Violet and Sweetee have resorted to the macabre and debased to earn their meagre existence. Nevertheless, Violet puts all her hopes in Sweetee , who is the best part of her own life. Though their impoverishment and inferior social status are mind-numbing, Violet and Sweetee do love one another. Their spirit and love reflect immutable values beyond the inhumanity and indecency of the culture which works to destroy them. It is this love that uplifts and carries them through trials. And it is their timeless love that sustains Sweetee throughout her journey, the autonomy and freedom coherently rendered by Kriegel’s book, music and lyrics.
The journey which begins after Violet dies is mythic. Sweetee must, with love’s substance, confront the treachery of racism and sexism that threatens to destroy her goodness at the most unexpected times in her evolution as a person and woman. Along the serpentine voyage to her inner soul’s truth, which eventually leads her to uplift her material life, she meets individuals who spur her on, temp her, challenge her, befriend her, love her. All these individuals manifest threads of light and darkness, kindness and predation, truthfulness and duplicity.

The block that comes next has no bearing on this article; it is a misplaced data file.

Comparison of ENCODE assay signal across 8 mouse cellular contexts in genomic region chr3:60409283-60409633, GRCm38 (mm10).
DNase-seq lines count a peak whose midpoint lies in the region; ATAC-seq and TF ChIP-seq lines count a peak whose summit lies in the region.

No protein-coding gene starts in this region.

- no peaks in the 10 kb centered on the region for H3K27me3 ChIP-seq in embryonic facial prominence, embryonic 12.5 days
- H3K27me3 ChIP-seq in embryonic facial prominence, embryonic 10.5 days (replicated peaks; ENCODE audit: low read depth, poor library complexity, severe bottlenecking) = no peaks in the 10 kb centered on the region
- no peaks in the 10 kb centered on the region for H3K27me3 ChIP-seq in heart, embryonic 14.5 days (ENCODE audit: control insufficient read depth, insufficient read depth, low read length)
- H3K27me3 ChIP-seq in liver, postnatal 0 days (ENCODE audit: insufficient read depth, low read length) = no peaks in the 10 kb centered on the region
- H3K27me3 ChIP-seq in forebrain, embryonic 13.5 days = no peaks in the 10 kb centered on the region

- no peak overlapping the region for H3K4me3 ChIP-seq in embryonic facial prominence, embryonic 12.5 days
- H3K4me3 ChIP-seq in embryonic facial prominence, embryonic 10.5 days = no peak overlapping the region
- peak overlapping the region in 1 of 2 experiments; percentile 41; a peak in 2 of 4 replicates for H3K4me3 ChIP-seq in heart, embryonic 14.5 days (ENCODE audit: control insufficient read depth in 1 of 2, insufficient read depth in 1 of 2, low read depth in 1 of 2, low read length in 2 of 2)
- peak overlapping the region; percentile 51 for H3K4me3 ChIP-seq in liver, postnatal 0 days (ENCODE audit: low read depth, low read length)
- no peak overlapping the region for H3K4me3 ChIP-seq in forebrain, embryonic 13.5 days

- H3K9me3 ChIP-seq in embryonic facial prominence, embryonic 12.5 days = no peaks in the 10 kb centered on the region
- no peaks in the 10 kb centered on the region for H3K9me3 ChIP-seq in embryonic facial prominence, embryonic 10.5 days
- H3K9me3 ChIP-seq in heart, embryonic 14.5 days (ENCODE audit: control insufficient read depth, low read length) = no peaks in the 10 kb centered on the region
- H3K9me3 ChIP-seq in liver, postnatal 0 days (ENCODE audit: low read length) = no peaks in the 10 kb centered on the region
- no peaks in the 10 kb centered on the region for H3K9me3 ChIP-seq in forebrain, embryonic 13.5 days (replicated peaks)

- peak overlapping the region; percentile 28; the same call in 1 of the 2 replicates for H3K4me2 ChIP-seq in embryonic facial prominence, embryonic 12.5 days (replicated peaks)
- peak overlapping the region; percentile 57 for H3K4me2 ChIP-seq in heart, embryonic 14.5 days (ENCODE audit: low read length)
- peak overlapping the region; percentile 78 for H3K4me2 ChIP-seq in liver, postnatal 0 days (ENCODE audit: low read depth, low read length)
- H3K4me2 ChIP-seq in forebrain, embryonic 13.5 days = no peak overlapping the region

Key among them is Reverend Dan (a multi-layered, perceptive and intriguing performance by Jeremiah James). The reverend hears Sweetee sing, and he and the orphans in his care eventually convince her to join his church. With her assistance he believes he can fulfill his dream of establishing a successful black, orphan band. With the orphans (Morgan Siobhan Green, Adante Carter, Hugh Cha, Amir Royale are excellent) and his wife Hannah (a fine performance by Katherine Weber), who is teaching them music, Reverend Dan hopes to achieve prosperity and gain the social status he never enjoyed growing up in abject poverty as an orphan and outsider.